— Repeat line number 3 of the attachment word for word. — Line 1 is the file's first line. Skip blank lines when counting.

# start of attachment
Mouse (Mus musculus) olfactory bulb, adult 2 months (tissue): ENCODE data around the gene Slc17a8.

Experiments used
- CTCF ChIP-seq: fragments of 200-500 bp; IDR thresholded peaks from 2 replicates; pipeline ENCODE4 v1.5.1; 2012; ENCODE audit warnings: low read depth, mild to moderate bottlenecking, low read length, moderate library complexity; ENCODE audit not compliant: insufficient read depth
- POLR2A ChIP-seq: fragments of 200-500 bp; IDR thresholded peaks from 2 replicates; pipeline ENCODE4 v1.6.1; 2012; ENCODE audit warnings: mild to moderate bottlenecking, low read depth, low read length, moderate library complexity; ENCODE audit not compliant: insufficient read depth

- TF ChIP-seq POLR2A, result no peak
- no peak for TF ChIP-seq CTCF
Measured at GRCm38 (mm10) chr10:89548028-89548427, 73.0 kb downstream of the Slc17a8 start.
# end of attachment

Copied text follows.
- CTCF ChIP-seq: fragments of 200-500 bp; IDR thresholded peaks from 2 replicates; pipeline ENCODE4 v1.5.1; 2012; ENCODE audit warnings: low read depth, mild to moderate bottlenecking, low read length, moderate library complexity; ENCODE audit not compliant: insufficient read depth